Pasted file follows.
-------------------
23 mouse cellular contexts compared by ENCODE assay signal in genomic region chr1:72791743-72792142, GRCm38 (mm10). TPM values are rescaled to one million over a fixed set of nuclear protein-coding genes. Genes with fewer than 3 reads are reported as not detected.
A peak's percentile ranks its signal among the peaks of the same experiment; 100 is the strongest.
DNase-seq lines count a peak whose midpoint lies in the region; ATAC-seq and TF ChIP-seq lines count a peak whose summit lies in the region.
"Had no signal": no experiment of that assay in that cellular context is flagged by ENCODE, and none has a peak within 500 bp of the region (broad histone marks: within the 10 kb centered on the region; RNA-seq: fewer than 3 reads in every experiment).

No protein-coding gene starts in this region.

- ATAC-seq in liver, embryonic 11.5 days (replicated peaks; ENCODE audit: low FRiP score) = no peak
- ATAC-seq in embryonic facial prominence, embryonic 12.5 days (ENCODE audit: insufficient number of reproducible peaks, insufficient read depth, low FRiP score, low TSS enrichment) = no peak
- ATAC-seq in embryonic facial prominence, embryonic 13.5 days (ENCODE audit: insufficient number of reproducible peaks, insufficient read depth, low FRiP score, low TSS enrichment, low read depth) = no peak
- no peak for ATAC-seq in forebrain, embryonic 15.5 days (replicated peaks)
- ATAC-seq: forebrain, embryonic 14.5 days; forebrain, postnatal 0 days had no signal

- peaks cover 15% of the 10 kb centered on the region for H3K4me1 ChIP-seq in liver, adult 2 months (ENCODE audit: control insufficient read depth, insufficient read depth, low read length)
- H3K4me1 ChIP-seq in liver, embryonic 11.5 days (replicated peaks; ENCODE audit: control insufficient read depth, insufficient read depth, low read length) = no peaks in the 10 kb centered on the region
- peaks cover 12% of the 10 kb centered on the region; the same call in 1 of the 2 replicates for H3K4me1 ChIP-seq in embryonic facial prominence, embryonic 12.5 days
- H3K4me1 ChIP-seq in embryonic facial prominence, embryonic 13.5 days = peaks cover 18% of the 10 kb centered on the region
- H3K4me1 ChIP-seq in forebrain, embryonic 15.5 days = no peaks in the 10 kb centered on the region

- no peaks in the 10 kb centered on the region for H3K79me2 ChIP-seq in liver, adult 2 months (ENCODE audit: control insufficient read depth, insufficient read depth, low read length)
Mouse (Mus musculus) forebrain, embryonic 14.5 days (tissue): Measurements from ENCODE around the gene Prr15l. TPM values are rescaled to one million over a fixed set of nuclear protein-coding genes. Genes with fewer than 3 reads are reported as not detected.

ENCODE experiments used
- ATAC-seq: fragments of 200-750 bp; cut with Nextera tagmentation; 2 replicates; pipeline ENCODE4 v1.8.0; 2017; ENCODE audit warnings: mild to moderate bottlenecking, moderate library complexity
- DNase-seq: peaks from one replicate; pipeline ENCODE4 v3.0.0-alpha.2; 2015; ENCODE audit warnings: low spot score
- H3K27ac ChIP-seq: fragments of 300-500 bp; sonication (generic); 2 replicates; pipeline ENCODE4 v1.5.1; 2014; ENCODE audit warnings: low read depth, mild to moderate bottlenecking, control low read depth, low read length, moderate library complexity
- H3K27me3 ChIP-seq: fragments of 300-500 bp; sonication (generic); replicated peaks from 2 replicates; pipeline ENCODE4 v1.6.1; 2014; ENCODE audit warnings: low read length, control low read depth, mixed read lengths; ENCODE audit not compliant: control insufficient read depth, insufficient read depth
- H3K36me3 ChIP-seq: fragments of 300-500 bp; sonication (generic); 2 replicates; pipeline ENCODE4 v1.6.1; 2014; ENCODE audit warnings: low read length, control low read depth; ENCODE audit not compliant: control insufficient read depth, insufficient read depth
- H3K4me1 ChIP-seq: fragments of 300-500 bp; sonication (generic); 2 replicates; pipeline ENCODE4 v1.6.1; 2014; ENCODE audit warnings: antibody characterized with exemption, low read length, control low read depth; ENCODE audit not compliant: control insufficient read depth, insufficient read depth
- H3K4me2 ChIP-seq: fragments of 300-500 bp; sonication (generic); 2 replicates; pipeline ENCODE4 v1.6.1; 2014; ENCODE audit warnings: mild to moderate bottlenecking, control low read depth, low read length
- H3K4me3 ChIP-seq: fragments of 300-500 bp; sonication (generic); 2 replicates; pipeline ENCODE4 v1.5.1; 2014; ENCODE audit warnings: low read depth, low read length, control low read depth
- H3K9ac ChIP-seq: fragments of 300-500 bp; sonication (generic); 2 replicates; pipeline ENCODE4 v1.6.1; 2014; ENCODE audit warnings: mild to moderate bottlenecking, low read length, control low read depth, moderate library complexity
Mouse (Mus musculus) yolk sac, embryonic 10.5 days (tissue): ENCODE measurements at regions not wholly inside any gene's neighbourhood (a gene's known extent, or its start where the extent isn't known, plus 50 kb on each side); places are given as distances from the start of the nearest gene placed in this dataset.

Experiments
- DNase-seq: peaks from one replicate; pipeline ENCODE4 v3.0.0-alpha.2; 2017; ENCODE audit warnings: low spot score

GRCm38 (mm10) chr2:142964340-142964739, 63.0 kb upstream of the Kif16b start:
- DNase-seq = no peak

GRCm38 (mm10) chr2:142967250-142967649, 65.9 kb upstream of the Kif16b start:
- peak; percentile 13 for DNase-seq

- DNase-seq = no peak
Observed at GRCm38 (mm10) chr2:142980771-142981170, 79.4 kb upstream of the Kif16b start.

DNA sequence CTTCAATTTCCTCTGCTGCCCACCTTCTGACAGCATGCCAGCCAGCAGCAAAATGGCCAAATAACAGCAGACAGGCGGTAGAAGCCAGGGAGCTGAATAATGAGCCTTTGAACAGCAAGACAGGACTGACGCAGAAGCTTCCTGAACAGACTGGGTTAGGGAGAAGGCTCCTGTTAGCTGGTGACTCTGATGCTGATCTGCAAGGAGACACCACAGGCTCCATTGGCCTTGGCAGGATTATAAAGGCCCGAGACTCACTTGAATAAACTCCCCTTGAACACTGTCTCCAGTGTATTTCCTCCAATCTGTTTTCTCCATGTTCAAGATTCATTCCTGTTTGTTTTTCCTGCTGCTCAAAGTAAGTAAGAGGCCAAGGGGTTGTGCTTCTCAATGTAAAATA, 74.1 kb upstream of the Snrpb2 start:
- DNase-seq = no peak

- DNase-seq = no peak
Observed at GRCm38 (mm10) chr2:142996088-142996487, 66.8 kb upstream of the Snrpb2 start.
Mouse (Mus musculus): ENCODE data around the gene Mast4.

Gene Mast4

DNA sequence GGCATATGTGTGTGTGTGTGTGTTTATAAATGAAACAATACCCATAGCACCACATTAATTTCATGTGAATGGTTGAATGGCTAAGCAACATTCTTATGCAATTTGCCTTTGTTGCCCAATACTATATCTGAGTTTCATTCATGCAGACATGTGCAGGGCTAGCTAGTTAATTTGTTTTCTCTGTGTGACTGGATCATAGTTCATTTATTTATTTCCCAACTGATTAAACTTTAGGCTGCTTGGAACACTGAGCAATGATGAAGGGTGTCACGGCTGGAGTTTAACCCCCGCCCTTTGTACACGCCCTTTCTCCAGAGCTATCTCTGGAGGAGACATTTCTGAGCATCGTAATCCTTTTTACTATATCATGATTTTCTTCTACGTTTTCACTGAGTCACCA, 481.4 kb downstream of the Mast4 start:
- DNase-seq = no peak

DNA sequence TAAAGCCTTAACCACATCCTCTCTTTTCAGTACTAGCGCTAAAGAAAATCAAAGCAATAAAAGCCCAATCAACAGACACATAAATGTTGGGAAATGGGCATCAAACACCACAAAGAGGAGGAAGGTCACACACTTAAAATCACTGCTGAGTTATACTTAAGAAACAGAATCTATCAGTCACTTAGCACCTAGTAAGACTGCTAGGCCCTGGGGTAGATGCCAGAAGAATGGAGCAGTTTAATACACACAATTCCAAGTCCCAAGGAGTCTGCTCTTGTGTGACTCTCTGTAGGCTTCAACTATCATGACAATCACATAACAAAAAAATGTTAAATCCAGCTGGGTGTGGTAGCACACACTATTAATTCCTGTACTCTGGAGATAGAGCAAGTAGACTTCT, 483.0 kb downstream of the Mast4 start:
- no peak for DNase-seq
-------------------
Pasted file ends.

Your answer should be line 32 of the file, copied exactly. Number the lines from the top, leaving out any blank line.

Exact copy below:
- DNase-seq = no peak